For more information on this story, please see these links:

  • Photovoltaic Panels: Solar Power
  • Boston Globe Article
  • The Arsenal on the Charles

Posted in Electricity, Energy, Homes & Buildings, Office, Solar0 Comments

Make Money By Recycling Electronic Waste

As the use of technology increase a new kind waste also increase; electronic waste. Computers, cell phones, mp3 players, and even DVDs are all considered electronic waste. The problem with recycling electronic waste is how to do so properly with out causing more waste in both domestic and foreign landfills.

A new method of recycling electronic waste is by giving it to specialty companies that will exchange money for the waste. These companies will collect different types of waste, inspect, and either re-certify the product for sale in secondary markets or properly dispose of the item. This saves the consumer time and puts money back in their pockets for handling their electronic waste correctly.

YouRenew.com is a company that specializes in recycling electronic waste and frequently promote their services outside of Apple, Inc.’s flag ship store in New York City. Founders Bob Casey and Rich Littlehale believe that they can help curb e-waste by offering incentives and ease of disposal services to consumers looking to get rid of their unused electronics.

Visit the following link for more information on electronic waste recycling and YouRenew’s services.

Posted in Electronic Waste, Electronics, Landfills, Recycling, Recycling & Waste, Science, Space, & Technology, Services1 Comment

Sustainable High Density

Modern urban centers from Manhattan to Hong Kong now boast neighborhoods that house well over 100,000 people per square mile, while providing their inhabitants an excellent quality of life. As world civilization voluntarily and inexorably urbanizes, new megacities will be built everywhere. It is estimated that within the next few decades the number of megacities on earth – defined as an urbanized area with over 10 million inhabitants – will increase from around 20 today to over 400. So what innovations being pioneered today will enable cities like this to provide a high quality of life, and how will cities of such size and density reduce their vulnerability to economic or physical disruptions?

In a way, a megacity is antithetical to the notion of being “off-grid,” yet in important ways it is the megacity that needs to be as self sufficient as possible, since having 100,000 people per square mile (20,000 per square kilometer) means that any resource that needs to be imported, stored or removed is going to have to be handled in very high volumes. Therefore energy efficiency, waste management, as well as energy and water harvesting and treatment are technologies that are extremely important to the megacity – along with smart systems to interconnect all of them. So along with energy and water efficiency, harvesting and reuse, how else can a megacity exist relatively off-grid? Equally important is the closely related question of how can a megacity experience a postive balance of payments – supporting itself economically?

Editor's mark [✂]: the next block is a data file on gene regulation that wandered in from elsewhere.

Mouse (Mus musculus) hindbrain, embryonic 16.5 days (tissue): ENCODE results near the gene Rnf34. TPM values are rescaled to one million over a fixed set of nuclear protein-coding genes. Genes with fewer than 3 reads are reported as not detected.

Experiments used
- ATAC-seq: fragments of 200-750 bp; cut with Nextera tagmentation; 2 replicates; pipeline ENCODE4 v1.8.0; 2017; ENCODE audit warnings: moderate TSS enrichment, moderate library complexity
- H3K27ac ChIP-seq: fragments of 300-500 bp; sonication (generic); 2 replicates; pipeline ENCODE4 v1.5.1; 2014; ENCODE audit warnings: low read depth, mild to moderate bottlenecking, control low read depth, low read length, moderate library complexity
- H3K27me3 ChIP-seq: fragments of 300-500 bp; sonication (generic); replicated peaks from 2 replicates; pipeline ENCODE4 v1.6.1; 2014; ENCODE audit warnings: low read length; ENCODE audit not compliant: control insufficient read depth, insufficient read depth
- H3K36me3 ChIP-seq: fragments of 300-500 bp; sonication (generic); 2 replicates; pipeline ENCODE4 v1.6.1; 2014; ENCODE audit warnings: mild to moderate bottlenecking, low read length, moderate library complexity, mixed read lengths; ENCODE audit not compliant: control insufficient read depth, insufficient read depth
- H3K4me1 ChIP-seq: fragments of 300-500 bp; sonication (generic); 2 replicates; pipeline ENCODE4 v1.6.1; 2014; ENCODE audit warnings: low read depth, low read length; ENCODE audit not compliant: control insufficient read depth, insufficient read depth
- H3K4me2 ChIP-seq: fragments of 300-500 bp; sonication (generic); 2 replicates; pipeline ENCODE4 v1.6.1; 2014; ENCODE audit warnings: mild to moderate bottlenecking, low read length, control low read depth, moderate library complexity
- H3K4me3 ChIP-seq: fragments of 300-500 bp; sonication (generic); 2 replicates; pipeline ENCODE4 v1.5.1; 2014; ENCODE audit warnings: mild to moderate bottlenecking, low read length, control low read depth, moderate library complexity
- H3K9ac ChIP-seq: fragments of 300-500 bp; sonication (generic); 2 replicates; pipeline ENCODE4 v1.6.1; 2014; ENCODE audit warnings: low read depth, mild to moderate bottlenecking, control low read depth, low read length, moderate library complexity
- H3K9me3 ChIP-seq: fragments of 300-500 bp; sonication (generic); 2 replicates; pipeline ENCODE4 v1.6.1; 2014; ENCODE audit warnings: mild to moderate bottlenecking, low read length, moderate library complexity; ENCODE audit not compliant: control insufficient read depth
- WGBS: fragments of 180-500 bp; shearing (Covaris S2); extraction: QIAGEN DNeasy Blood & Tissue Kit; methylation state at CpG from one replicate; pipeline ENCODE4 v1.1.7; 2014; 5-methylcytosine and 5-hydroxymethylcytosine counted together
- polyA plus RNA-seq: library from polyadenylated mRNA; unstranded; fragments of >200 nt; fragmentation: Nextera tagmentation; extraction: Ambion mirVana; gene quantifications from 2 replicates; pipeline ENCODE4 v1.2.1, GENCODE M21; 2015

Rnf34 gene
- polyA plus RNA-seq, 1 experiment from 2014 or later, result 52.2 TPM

Cities could become food exporters.
(Image: VerticalFarm.com)

To explore this question beyond the usual suspects there are two evolving technologies (both are evolving, not emerging, because both have illustrious histories) that promise to transform megacities in important and very positive ways, one is high-rise agriculture, and the other is massive tunnelling systems.

It is common for the smart growth crowd to say “build up, not out,” but this misses two key points. First, of course, the smart growth advocates tend to forget that the smartest growth is unplanned. Centrally planned growth tends to actually promote sprawl, because those of us who don’t want to live in towers simply buy land and build homes on the far side of whatever “greenbelt” they manage to decree. But more on point, building up instead of out ignores building downwards as well. Some of the greatest urban gridlock ever seen has been ameliorated by tunnelling – anyone who tries to get to Logan Airport from downtown Boston during rush hour will have nothing but good things to say about the much maligned “big dig.” It’s too bad we don’t have more big digs – in the heart of urban centers we could put freeways and rail underground, and our cities could reach for the sky, and there would never be a traffic jam.

Tunnelling on a grand scale can seem mundane until you learn more about it – then you realize it is a fascinating field that is advancing at breakneck speed, incorporating new technology across multiple disciplines as fast as it becomes available. From GPS systems that allow a tunnelling machine to always know precisely where it is beneath the earth, to better cutting bits, to debris removal conveyers, to conveyers to bring forward shoring material, to worker shelter and control rooms, modern tunnelling machines can exceed a mile in length and cost billions to acquire and operate. The global leader in tunnelling systems is Herrenknecht AG. A good website that covers the world of tunnelling is tunnelmachines.com.